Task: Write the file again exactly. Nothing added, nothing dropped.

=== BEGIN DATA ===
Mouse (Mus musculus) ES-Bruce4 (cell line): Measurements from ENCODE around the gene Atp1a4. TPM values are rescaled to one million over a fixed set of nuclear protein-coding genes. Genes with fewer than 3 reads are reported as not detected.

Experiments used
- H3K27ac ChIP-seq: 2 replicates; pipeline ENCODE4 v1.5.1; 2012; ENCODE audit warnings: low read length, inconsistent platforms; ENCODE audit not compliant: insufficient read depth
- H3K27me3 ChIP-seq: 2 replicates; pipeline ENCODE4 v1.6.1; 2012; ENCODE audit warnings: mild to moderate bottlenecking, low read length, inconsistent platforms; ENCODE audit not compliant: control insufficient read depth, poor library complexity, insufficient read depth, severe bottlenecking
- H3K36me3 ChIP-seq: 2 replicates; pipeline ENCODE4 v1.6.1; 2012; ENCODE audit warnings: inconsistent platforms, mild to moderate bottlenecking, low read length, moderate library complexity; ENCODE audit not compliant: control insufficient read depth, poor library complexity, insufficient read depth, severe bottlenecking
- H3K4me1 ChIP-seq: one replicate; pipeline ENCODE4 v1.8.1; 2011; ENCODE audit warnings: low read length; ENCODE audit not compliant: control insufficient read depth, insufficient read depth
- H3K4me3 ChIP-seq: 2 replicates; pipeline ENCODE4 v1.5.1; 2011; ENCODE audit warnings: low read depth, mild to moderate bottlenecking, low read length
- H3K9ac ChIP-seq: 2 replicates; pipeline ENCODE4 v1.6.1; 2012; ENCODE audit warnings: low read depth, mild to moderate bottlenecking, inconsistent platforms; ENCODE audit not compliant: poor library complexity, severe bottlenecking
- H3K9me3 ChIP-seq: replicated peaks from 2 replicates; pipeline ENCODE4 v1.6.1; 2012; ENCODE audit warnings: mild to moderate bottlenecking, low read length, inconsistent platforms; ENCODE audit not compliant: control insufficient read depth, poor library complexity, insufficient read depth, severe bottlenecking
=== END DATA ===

Mouse (Mus musculus) ES-Bruce4 (cell line): Measurements from ENCODE around the gene Atp1a4. TPM values are rescaled to one million over a fixed set of nuclear protein-coding genes. Genes with fewer than 3 reads are reported as not detected.

Experiments used
- H3K27ac ChIP-seq: 2 replicates; pipeline ENCODE4 v1.5.1; 2012; ENCODE audit warnings: low read length, inconsistent platforms; ENCODE audit not compliant: insufficient read depth
- H3K27me3 ChIP-seq: 2 replicates; pipeline ENCODE4 v1.6.1; 2012; ENCODE audit warnings: mild to moderate bottlenecking, low read length, inconsistent platforms; ENCODE audit not compliant: control insufficient read depth, poor library complexity, insufficient read depth, severe bottlenecking
- H3K36me3 ChIP-seq: 2 replicates; pipeline ENCODE4 v1.6.1; 2012; ENCODE audit warnings: inconsistent platforms, mild to moderate bottlenecking, low read length, moderate library complexity; ENCODE audit not compliant: control insufficient read depth, poor library complexity, insufficient read depth, severe bottlenecking
- H3K4me1 ChIP-seq: one replicate; pipeline ENCODE4 v1.8.1; 2011; ENCODE audit warnings: low read length; ENCODE audit not compliant: control insufficient read depth, insufficient read depth
- H3K4me3 ChIP-seq: 2 replicates; pipeline ENCODE4 v1.5.1; 2011; ENCODE audit warnings: low read depth, mild to moderate bottlenecking, low read length
- H3K9ac ChIP-seq: 2 replicates; pipeline ENCODE4 v1.6.1; 2012; ENCODE audit warnings: low read depth, mild to moderate bottlenecking, inconsistent platforms; ENCODE audit not compliant: poor library complexity, severe bottlenecking
- H3K9me3 ChIP-seq: replicated peaks from 2 replicates; pipeline ENCODE4 v1.6.1; 2012; ENCODE audit warnings: mild to moderate bottlenecking, low read length, inconsistent platforms; ENCODE audit not compliant: control insufficient read depth, poor library complexity, insufficient read depth, severe bottlenecking